It seems like a simple question, “What Is Consciousness?” However, this question has both baffled and fascinated philosophers for thousands of years. Indeed, even today what consciousness is is not settled in the scientific community. In fact, with the advancements of artificial intelligence (AI), this question is becoming a critical question that we are all trying to come to terms with. In this article, I’m going to keep to the fundamentals of what consciousness is and what it is not. This will include a short description of different states and levels of conscientiousness. Also, how it is different from being self-conscious, and how it is different from your conscience.
What Is Consciousness? A Simple Definition.
So, what exactly is consciousness? At its most basic level, consciousness refers to the state of being aware of one’s surroundings, thoughts, and feelings. It is what enables us to experience the world around us and to make sense of our experiences. However, consciousness is not the same thing as intelligence or cognitive ability. Many animals, from dogs to dolphins, display some level of consciousness, but they do not possess the same kind of reasoning skills as humans.
Surprisingly, there are a wide variety of definitions for the word “conscious”. This is because consciousness is not a topic that is settled in the scientific community, the general public, and the emerging AI fields. So as a starting point, here is a definition of consciousness:
“the state of being awake, aware of what is around you, and able to think:”Cambridge Dictionary
A Deeper Dive Into What Is Conscious And What Is Not.
To get a better understanding of what consciousness is and what it is not, below are some explanations of types of consciousness and comparison of related terms such as self-consciousness and conscience.
1. Besides Being Awake And Aware, What Are Other States Consciousness?
Besides being “awake”, your brain can be sleeping, dreaming, hallucinating, hypnotized, meditating, and have transcendent spiritual experiences to name a few. So for the purposes of this article and to keep it simple, I will not focus on these other types of consciousness. Our focus will be on consciousness that is awake and aware.
2. There Are Also Degrees Or Levels Of Consciousness.
Similar to states of consciousness, your brain can have levels of consciousness. Specifically, your brain can be in a coma, vegetative state, minimal conscious, and alert wakefulness. To better explain, minimal consciousness is where you can provide simple responses to stimuli like “lift your right hand”. However in this state you are not fully awake, aware of your surroundings, or able to think. Again, the focus of this article is on an “awake” consciousness.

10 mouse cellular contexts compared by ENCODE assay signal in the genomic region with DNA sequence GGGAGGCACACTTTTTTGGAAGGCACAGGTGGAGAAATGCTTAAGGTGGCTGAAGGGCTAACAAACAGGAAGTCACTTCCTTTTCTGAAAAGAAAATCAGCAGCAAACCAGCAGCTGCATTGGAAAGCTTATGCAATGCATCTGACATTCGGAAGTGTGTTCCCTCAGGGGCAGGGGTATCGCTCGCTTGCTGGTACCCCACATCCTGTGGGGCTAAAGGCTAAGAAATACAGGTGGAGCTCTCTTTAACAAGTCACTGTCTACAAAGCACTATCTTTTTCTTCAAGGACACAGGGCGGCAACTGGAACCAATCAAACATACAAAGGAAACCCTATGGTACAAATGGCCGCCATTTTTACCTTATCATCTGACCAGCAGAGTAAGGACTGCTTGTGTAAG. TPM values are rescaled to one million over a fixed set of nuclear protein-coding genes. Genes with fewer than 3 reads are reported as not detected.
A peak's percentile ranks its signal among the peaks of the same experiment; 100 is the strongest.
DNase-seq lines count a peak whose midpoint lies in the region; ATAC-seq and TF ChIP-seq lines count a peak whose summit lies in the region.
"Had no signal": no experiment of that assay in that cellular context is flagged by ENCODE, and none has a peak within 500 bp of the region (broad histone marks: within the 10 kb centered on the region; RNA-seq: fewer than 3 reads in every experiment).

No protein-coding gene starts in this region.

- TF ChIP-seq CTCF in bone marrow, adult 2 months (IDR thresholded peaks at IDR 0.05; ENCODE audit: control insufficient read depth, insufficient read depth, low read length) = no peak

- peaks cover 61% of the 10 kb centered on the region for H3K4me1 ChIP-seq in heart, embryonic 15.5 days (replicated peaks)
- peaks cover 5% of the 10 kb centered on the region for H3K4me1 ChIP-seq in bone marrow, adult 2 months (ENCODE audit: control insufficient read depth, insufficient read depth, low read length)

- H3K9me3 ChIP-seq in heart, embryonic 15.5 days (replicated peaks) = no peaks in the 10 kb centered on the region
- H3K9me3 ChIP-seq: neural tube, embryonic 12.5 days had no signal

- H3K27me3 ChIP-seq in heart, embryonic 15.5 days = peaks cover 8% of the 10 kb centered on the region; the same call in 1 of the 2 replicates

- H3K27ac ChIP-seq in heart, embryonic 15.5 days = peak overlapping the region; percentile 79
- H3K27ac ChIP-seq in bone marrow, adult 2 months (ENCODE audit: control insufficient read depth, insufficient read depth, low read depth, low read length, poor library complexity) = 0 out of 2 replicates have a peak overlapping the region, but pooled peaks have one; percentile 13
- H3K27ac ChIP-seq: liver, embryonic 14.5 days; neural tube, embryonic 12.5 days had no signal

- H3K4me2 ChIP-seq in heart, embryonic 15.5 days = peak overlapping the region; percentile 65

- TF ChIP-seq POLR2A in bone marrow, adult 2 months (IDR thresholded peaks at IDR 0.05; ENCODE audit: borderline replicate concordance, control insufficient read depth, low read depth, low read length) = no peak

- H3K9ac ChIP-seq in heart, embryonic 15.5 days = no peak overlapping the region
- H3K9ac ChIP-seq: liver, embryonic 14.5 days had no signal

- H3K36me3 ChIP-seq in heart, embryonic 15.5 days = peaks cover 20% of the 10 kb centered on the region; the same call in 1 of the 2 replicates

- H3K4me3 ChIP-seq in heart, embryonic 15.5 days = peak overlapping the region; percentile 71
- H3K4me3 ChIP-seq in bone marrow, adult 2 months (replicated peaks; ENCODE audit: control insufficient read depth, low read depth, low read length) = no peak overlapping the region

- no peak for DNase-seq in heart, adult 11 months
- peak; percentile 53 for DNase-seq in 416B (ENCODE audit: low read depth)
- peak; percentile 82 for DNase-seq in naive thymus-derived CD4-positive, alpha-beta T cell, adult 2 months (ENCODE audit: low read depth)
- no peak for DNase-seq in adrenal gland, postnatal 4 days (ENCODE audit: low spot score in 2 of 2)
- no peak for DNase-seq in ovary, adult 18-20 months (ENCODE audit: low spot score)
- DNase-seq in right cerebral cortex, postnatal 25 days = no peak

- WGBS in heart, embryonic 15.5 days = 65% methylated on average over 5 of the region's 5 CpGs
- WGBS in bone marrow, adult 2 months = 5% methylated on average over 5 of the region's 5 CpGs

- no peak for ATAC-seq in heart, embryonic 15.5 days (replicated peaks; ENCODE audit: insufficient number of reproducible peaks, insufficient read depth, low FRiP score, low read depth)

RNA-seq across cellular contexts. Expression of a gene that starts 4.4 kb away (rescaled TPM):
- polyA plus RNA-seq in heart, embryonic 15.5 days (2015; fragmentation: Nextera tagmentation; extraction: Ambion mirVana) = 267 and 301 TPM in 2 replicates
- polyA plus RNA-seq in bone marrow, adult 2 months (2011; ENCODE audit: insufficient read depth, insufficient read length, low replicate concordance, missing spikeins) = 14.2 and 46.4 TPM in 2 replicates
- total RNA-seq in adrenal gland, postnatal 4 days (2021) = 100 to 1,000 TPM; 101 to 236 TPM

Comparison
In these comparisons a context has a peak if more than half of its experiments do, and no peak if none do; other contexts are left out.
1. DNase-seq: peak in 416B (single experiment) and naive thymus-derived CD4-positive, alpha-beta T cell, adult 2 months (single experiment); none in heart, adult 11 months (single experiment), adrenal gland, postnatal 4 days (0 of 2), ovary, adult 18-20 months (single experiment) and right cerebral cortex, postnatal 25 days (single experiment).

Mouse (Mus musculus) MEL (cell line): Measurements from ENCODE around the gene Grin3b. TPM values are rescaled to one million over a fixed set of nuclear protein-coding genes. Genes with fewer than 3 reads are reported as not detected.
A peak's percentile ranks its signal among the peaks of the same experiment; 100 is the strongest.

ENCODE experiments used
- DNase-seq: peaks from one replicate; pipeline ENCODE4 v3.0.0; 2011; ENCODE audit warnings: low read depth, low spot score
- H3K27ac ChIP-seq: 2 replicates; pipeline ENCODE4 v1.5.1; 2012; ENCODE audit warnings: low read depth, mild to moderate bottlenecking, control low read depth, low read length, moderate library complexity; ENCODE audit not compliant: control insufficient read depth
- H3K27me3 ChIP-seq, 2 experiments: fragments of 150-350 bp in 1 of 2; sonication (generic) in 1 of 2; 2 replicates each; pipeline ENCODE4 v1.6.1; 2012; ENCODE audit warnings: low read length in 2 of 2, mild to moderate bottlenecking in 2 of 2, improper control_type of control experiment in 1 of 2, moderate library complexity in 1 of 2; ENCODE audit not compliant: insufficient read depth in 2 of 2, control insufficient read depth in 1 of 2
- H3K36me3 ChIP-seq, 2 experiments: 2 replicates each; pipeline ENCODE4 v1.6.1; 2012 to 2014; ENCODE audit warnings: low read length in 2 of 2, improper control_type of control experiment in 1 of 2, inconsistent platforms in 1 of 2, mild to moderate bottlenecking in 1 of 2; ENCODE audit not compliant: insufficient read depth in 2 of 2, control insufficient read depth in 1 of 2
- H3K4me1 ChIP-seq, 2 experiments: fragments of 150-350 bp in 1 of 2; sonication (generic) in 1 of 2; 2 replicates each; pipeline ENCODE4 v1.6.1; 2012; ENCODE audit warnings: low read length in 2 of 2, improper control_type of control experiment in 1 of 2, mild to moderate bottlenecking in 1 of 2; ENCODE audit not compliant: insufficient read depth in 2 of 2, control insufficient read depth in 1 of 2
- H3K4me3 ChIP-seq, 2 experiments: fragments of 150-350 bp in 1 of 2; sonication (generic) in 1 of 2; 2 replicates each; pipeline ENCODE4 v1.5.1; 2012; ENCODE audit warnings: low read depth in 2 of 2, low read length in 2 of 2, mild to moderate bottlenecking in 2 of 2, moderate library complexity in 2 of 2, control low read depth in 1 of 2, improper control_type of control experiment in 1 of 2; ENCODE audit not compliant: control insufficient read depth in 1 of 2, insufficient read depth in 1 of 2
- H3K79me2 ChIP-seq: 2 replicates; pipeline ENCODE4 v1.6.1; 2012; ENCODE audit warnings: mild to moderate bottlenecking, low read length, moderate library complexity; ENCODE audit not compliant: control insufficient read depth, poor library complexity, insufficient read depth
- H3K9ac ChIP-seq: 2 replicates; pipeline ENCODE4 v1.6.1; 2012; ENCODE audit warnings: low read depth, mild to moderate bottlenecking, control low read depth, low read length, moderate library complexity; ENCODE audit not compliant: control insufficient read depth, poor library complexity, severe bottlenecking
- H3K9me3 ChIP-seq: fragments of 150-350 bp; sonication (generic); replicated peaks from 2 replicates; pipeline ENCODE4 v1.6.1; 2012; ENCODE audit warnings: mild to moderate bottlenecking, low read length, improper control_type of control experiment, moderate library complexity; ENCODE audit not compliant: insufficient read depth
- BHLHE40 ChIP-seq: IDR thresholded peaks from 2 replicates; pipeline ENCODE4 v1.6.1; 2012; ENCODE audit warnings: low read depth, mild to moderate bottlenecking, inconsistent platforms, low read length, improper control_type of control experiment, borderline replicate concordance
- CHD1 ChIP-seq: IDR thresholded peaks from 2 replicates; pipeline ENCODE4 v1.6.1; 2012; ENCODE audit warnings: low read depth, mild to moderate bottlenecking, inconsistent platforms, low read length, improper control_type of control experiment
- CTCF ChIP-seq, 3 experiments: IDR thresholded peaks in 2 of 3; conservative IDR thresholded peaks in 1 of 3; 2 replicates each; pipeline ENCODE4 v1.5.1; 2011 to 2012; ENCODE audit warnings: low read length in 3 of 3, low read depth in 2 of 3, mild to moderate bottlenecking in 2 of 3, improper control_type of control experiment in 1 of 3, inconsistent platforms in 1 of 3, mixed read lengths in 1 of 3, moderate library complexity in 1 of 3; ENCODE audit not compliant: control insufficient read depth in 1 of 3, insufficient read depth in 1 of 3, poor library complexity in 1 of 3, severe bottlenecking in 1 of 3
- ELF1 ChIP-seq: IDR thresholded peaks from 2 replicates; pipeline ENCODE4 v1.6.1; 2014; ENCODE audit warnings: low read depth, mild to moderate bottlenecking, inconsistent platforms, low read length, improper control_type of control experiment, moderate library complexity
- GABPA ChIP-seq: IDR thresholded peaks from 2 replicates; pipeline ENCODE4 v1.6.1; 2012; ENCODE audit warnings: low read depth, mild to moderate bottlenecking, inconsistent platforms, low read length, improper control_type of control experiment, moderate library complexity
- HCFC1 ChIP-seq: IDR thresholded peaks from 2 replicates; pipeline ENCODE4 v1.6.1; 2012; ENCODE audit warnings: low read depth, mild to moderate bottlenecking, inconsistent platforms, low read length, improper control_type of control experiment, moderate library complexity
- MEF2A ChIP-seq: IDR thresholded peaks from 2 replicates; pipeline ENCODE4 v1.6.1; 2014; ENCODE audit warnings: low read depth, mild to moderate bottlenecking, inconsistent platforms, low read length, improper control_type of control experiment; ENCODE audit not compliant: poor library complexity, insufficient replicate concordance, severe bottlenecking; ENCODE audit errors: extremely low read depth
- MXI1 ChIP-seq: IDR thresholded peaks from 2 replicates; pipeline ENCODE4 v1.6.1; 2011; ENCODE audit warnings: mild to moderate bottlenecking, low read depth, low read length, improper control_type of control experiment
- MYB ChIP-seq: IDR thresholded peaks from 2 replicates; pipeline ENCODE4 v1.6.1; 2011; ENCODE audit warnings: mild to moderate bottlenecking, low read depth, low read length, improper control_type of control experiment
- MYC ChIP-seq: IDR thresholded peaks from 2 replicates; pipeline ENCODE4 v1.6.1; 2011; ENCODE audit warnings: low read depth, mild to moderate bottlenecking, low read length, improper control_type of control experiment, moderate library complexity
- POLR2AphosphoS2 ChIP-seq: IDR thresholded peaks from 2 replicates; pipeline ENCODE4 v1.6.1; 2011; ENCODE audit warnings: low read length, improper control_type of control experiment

3. What Is Consciousness Vs Self-Consciousness?
To be self-conscious, you first have to be conscious. Specifically, self-consciousness is how you feel about yourself, how you feel about your body, and your first-person experience (what it is like to be you). Surprisingly, being self-conscious elicits peculiar emotions like shame, pride, guilt, humiliation, and embarrassment. See my article, Your Weird Self-Conscious Emotions: Shame, Pride, Guilt, Humiliation, And Embarrassment for a more detailed explanation of these self-conscious emotions. Again, this article just focuses on consciousness.
4. What Is Consciousness Vs Your Conscience?
It is easy to confuse these terms, but they are quite different. Conscious is a state of being awake, being aware of your surroundings, and being able to think. On the other hand, when we are referring to a conscience it is the ability to distinguish between right and what is wrong. Also, our conscience is influenced by our biases and culture. Now, your consciousness does work closely with your conscience. Specifically, your conscious “thinking” will access other resources such as memory and your conscience to analyze and make decisions.
For more information on what consciousness is and what it is not, see Berkeley WellBeing Institute’s Consciousness: Definition, Examples, & Theory and VeryWellMind’s Conscience vs. Conscious: What’s the Difference?. Also, there is an interesting article from Stanford Encyclopedia of Philosophy on self-conscience. This includes a study, “Which Primates Recognize Themselves in Mirrors?”, that provides excellent empirical evidence that there are other animals besides humans who have some level of self-consciousness. Lastly, for more examples of consciousness, see my article, Examples Of The Conscious Mind: Both In People And Surprisingly In Emerging AI.
“All our knowledge begins with the senses, proceeds then to the understanding, and ends with reason. There is nothing higher than reason.”Immanuel kant
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